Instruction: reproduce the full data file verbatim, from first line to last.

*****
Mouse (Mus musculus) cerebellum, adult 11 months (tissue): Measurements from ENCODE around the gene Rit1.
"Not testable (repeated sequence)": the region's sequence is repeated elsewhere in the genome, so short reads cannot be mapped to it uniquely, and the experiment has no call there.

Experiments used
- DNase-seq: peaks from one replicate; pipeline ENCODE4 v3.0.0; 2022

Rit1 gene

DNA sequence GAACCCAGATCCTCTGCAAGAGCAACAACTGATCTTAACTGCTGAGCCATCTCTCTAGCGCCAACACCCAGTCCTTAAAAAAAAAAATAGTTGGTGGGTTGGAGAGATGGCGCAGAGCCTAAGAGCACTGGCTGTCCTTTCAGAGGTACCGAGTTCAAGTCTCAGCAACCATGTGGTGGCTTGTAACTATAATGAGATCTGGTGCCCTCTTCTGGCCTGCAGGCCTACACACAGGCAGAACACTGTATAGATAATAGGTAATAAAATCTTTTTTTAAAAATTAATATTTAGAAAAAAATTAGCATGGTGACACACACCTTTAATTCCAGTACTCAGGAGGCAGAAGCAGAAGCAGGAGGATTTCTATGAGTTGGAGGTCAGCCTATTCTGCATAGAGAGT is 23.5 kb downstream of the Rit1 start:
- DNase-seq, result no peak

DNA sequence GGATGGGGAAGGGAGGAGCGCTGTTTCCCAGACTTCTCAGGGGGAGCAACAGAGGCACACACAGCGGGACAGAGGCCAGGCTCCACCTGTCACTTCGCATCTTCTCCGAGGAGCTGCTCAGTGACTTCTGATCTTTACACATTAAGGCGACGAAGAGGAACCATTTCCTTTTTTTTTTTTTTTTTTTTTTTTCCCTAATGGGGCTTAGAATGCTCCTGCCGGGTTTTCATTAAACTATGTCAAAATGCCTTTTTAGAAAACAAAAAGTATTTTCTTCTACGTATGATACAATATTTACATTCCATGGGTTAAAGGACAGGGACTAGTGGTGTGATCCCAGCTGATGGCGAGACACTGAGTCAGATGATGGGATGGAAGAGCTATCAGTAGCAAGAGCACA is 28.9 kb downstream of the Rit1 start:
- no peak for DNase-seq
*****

Mouse (Mus musculus) cerebellum, adult 11 months (tissue): Measurements from ENCODE around the gene Rit1.
"Not testable (repeated sequence)": the region's sequence is repeated elsewhere in the genome, so short reads cannot be mapped to it uniquely, and the experiment has no call there.

Experiments used
- DNase-seq: peaks from one replicate; pipeline ENCODE4 v3.0.0; 2022

Rit1 gene

DNA sequence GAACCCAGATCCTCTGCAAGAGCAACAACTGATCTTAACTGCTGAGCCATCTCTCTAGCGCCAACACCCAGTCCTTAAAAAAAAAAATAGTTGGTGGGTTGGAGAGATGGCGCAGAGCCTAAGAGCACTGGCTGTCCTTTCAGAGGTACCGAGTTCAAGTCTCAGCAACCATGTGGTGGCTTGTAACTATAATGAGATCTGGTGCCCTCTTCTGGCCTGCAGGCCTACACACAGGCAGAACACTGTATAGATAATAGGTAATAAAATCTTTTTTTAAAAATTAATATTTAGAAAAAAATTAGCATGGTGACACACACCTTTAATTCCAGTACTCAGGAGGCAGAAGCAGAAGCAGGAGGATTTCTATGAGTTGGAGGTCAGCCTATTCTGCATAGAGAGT is 23.5 kb downstream of the Rit1 start:
- DNase-seq, result no peak

DNA sequence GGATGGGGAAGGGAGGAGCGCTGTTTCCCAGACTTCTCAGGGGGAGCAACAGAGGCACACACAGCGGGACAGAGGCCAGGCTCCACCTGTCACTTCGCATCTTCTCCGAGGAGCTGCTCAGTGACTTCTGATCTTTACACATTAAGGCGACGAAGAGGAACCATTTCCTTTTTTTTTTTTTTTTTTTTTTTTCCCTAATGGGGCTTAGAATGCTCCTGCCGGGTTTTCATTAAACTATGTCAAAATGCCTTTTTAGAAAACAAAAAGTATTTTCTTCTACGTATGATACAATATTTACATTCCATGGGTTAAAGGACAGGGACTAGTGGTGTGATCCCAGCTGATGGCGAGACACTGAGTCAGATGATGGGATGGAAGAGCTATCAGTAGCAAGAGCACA is 28.9 kb downstream of the Rit1 start:
- no peak for DNase-seq